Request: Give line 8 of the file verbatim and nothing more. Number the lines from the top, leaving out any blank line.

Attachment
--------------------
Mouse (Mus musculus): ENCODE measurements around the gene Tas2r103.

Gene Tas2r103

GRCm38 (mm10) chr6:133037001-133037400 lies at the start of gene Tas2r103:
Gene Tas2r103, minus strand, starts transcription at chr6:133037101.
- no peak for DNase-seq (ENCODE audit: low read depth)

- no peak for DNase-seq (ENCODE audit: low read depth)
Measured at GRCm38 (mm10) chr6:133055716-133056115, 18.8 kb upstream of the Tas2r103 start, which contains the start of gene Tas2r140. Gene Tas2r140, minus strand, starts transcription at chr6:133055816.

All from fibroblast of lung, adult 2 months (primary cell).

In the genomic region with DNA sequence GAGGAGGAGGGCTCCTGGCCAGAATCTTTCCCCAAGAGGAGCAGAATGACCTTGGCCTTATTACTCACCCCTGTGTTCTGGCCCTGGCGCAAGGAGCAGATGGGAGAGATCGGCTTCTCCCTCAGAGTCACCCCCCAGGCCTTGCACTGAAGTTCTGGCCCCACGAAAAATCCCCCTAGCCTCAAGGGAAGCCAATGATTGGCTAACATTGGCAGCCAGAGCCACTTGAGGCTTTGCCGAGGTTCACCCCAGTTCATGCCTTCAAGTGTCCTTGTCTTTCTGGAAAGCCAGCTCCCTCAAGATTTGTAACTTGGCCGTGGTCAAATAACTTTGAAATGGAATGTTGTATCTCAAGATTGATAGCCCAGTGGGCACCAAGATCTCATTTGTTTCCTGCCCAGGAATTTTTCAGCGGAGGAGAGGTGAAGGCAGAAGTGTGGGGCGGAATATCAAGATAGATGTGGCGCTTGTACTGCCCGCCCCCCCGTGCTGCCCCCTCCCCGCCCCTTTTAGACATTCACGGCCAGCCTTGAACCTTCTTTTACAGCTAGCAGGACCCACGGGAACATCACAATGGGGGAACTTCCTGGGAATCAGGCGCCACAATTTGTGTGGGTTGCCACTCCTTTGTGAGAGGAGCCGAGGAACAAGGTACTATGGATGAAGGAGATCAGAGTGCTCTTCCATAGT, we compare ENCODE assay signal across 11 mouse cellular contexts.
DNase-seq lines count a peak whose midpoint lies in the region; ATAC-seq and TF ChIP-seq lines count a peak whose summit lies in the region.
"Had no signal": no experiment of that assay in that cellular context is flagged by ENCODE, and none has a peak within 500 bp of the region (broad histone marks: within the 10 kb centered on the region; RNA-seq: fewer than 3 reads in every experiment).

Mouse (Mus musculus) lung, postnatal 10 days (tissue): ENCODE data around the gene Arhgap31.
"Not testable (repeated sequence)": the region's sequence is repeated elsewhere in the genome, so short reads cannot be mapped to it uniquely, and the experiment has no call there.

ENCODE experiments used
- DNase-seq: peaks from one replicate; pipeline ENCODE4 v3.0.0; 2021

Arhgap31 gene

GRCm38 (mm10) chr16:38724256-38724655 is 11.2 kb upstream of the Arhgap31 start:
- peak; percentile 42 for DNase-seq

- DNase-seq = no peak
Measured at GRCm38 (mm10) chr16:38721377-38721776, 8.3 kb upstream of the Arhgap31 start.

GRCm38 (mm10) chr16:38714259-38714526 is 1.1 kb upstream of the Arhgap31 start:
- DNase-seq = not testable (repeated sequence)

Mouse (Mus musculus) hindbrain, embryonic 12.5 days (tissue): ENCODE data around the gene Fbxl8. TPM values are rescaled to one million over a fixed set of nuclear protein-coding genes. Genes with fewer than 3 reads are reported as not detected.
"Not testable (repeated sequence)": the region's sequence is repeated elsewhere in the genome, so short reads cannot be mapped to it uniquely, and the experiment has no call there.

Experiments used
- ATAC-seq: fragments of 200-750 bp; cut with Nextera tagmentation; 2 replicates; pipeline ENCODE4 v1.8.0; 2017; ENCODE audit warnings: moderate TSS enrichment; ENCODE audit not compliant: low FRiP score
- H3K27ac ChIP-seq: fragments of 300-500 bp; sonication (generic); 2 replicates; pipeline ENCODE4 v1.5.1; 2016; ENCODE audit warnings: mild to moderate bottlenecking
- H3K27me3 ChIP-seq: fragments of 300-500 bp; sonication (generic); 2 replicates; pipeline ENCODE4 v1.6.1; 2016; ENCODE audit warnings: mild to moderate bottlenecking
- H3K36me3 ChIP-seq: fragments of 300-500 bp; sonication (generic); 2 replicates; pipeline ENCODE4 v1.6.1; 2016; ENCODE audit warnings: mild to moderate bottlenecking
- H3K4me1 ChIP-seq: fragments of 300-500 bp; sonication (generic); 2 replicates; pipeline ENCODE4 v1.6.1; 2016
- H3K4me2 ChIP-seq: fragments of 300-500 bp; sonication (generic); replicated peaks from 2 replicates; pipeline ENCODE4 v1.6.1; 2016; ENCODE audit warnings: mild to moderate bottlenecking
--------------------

All from fibroblast of lung, adult 2 months (primary cell).